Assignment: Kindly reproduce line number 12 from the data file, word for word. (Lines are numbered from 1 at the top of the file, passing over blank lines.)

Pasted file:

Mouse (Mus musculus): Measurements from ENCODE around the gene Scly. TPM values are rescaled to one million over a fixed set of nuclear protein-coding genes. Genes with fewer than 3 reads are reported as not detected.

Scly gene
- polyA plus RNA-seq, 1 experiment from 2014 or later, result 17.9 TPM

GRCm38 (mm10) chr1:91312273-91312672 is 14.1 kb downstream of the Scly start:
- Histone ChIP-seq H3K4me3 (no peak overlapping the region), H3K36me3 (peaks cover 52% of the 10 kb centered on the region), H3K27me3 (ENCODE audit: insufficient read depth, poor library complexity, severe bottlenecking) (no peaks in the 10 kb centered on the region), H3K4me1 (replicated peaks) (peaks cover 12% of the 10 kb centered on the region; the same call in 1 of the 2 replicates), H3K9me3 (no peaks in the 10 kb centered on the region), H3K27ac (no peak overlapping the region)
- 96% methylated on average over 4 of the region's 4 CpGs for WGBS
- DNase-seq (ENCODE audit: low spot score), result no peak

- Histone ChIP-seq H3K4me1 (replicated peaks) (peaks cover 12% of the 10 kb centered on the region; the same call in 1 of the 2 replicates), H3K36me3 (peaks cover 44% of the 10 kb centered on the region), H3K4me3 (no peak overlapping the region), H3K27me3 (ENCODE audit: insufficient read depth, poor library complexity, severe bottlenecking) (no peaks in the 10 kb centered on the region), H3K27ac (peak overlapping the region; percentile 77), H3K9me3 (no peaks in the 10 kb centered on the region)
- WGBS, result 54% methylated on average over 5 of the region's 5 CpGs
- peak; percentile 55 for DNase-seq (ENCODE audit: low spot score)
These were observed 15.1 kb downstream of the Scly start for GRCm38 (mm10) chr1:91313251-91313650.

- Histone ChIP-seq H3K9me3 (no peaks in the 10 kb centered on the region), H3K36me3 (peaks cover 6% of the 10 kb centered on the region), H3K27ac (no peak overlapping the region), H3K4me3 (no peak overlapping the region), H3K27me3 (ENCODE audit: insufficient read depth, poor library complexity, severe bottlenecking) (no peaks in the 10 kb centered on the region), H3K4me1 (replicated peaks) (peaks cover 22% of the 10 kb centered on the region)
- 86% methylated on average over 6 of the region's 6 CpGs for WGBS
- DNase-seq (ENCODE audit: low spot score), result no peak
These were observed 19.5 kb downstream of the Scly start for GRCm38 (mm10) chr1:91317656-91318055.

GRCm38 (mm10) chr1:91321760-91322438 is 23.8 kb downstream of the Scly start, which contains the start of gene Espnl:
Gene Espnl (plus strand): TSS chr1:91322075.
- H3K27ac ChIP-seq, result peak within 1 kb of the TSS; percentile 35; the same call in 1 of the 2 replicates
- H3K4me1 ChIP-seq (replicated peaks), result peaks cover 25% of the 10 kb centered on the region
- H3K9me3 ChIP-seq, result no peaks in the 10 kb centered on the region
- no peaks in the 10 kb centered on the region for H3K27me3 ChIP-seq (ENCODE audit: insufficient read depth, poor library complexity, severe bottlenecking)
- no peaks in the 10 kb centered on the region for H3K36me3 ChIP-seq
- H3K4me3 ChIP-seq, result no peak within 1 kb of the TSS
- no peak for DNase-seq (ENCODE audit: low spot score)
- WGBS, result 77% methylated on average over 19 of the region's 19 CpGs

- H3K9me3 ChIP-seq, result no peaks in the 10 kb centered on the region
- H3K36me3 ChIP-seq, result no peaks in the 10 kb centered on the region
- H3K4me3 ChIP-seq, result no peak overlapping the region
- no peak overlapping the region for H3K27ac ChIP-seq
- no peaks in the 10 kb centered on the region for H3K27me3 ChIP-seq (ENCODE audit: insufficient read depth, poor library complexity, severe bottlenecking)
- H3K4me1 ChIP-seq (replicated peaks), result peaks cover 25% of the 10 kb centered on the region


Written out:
- Histone ChIP-seq H3K9me3 (no peaks in the 10 kb centered on the region), H3K36me3 (peaks cover 6% of the 10 kb centered on the region), H3K27ac (no peak overlapping the region), H3K4me3 (no peak overlapping the region), H3K27me3 (ENCODE audit: insufficient read depth, poor library complexity, severe bottlenecking) (no peaks in the 10 kb centered on the region), H3K4me1 (replicated peaks) (peaks cover 22% of the 10 kb centered on the region)